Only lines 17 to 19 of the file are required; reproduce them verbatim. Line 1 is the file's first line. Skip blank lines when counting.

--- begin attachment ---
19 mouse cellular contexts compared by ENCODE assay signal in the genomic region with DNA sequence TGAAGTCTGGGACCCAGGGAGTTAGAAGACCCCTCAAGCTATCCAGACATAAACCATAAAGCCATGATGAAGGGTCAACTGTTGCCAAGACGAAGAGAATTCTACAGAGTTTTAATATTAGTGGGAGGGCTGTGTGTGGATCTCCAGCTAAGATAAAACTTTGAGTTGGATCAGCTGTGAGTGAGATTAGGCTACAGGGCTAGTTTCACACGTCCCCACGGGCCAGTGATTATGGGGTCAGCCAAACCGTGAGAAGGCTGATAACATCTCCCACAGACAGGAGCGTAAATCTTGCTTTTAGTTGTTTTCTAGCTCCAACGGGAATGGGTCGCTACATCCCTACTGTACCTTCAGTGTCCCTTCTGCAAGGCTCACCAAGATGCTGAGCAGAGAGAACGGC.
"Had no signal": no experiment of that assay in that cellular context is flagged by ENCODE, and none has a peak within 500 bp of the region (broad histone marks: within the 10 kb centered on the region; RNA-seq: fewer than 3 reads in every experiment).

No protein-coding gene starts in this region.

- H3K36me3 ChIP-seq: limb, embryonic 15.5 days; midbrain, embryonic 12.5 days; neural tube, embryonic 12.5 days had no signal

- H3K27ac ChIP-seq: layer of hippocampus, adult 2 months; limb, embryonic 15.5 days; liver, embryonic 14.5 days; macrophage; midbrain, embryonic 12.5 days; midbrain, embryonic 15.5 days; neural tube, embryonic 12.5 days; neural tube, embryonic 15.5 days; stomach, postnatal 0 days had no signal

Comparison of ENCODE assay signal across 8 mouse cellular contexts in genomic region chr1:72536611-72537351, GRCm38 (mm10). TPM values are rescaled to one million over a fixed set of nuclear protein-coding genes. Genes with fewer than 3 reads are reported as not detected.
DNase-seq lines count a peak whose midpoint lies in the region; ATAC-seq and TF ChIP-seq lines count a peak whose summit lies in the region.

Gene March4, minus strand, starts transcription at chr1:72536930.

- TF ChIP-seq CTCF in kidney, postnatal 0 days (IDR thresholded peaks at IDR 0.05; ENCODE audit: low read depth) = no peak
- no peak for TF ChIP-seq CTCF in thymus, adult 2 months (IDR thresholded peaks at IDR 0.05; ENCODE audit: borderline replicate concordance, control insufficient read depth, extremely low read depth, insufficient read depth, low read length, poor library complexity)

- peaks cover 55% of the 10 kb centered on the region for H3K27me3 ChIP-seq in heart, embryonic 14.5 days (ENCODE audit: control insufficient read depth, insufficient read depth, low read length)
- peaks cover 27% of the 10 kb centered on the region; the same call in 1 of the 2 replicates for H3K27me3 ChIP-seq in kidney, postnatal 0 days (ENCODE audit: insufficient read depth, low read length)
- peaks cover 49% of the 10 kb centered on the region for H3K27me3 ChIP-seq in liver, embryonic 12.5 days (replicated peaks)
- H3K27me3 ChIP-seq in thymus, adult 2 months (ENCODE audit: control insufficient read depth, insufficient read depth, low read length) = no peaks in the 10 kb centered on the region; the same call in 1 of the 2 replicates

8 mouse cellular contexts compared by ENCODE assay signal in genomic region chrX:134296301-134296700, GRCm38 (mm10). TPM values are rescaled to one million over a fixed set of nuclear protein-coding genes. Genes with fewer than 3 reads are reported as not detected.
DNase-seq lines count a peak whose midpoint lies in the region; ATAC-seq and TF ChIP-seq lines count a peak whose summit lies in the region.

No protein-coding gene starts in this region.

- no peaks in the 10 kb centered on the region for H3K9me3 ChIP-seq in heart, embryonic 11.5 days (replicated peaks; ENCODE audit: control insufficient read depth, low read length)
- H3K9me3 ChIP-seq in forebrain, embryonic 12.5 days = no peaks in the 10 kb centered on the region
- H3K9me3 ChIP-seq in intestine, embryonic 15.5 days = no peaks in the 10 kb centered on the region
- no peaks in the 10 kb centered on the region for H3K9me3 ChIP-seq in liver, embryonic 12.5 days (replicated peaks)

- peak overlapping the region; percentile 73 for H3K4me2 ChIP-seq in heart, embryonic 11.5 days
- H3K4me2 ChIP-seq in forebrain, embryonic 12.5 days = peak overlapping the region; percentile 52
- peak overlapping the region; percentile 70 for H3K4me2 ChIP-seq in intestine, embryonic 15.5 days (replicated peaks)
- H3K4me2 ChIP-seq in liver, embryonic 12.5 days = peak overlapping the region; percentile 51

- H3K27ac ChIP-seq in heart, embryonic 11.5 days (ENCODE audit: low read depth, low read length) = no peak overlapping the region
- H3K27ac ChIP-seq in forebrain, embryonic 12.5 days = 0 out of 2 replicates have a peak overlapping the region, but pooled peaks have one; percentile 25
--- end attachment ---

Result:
No protein-coding gene starts in this region.

- no peaks in the 10 kb centered on the region for H3K9me3 ChIP-seq in heart, embryonic 11.5 days (replicated peaks; ENCODE audit: control insufficient read depth, low read length)
- H3K9me3 ChIP-seq in forebrain, embryonic 12.5 days = no peaks in the 10 kb centered on the region